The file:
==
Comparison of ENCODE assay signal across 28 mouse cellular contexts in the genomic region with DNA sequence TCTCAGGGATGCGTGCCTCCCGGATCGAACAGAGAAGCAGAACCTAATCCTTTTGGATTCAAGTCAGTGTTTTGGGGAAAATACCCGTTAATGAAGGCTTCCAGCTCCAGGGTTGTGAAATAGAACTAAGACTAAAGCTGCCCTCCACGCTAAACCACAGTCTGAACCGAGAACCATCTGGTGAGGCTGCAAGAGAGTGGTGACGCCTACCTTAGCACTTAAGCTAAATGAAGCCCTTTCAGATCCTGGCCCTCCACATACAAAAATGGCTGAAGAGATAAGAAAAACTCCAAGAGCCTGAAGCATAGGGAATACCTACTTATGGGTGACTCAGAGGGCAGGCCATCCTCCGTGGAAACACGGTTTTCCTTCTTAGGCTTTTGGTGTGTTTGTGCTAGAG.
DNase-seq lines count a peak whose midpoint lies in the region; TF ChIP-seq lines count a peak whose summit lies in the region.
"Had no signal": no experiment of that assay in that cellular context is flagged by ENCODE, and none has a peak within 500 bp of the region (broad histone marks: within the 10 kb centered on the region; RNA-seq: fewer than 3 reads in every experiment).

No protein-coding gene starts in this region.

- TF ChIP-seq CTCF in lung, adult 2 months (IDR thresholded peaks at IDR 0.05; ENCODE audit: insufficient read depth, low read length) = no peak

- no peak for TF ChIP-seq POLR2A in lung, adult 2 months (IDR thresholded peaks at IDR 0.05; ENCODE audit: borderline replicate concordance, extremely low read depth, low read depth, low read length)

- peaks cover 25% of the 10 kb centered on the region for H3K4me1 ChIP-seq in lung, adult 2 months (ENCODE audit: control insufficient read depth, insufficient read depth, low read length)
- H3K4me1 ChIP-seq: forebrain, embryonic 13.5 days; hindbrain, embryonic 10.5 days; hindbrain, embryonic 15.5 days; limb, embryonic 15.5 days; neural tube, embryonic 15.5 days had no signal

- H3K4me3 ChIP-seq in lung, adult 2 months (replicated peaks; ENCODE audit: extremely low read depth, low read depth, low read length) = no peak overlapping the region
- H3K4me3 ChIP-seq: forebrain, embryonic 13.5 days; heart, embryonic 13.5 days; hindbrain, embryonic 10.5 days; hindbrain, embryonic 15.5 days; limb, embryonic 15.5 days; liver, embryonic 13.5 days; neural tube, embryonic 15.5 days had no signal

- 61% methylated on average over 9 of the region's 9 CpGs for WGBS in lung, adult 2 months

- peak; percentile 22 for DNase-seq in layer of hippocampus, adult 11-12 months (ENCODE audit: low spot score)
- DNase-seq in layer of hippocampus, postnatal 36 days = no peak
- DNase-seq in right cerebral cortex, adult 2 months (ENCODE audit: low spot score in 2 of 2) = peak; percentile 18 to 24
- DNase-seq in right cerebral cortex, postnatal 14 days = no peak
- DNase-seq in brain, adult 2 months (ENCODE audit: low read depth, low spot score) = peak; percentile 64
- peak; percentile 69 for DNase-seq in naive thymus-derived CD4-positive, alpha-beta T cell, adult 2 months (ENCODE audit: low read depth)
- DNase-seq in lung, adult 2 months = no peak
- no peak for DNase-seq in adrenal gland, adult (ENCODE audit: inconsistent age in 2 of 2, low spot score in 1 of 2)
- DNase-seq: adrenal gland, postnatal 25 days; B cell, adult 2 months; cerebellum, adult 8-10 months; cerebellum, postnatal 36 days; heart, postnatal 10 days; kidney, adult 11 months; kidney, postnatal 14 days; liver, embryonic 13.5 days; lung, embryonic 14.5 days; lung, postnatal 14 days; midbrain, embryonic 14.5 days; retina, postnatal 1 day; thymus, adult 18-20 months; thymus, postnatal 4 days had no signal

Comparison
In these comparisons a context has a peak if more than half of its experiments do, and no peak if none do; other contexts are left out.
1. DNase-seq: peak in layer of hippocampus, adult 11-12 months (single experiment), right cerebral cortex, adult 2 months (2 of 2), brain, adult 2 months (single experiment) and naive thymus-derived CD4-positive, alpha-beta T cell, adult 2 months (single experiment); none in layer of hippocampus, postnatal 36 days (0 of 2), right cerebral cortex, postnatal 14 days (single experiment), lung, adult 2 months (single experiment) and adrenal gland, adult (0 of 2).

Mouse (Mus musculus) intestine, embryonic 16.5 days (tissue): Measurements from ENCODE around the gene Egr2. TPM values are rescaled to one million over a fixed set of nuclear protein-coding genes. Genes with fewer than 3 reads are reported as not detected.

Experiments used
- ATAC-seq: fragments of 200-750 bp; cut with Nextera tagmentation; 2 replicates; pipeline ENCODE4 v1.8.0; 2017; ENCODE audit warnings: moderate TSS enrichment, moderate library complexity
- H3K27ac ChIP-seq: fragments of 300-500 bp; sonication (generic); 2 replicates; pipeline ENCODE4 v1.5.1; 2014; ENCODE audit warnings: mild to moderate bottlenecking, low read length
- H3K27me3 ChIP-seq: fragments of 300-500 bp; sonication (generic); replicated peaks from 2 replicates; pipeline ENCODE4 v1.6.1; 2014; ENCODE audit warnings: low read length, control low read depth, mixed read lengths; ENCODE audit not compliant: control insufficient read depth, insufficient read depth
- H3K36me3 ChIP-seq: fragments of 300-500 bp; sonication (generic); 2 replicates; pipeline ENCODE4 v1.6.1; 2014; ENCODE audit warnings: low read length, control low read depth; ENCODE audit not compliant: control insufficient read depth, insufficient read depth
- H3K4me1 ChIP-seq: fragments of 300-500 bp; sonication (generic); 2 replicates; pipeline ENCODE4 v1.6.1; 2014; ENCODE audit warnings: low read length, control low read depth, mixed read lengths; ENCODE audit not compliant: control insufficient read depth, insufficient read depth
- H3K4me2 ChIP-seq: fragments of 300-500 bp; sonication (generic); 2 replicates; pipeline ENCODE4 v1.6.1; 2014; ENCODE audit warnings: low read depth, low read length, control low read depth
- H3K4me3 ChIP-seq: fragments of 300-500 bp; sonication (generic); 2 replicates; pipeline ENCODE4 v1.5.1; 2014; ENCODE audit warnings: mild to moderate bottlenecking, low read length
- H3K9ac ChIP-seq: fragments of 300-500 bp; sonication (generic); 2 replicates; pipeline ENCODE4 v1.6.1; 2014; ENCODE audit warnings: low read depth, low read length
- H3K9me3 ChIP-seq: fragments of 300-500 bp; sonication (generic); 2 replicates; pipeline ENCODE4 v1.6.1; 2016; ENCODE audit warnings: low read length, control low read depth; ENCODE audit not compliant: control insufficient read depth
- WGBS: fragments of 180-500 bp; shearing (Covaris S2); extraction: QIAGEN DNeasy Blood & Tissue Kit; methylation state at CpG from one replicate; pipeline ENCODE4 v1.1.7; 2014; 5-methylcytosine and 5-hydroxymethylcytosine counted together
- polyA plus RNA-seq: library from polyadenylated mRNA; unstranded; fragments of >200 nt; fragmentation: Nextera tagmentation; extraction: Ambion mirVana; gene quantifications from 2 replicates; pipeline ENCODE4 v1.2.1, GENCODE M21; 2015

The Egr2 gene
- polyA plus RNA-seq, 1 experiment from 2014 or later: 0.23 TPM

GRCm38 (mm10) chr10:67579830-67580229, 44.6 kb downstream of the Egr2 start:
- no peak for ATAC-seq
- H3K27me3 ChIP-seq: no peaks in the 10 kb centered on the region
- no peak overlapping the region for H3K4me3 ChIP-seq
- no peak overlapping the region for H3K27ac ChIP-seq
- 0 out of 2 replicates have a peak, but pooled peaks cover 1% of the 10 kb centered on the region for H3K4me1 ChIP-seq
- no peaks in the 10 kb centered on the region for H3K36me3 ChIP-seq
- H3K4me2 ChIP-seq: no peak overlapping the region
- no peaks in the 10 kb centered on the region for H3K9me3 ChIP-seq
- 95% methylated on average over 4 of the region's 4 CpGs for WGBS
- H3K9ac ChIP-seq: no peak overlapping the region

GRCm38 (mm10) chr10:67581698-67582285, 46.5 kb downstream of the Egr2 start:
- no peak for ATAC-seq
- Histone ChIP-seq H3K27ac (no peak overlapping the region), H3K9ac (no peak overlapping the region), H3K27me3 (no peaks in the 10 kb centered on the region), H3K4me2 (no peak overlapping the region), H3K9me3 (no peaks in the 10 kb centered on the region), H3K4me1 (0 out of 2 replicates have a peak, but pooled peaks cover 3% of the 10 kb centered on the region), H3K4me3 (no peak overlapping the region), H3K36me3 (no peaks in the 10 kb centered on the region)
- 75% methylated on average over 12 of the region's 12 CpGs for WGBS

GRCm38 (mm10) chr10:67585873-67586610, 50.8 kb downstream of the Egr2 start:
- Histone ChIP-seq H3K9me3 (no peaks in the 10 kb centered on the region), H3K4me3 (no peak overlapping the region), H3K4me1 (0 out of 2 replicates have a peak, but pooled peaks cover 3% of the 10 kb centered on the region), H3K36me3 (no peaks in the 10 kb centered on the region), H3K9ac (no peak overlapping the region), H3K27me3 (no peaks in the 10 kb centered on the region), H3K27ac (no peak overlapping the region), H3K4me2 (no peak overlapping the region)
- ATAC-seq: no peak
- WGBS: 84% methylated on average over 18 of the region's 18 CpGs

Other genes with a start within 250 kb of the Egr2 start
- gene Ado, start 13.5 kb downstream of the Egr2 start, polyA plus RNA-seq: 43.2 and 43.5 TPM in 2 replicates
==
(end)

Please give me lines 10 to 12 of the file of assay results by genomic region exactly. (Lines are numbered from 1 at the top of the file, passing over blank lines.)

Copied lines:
- H3K4me3 ChIP-seq: forebrain, embryonic 13.5 days; heart, embryonic 13.5 days; hindbrain, embryonic 10.5 days; hindbrain, embryonic 15.5 days; limb, embryonic 15.5 days; liver, embryonic 13.5 days; neural tube, embryonic 15.5 days had no signal

- 61% methylated on average over 9 of the region's 9 CpGs for WGBS in lung, adult 2 months

- peak; percentile 22 for DNase-seq in layer of hippocampus, adult 11-12 months (ENCODE audit: low spot score)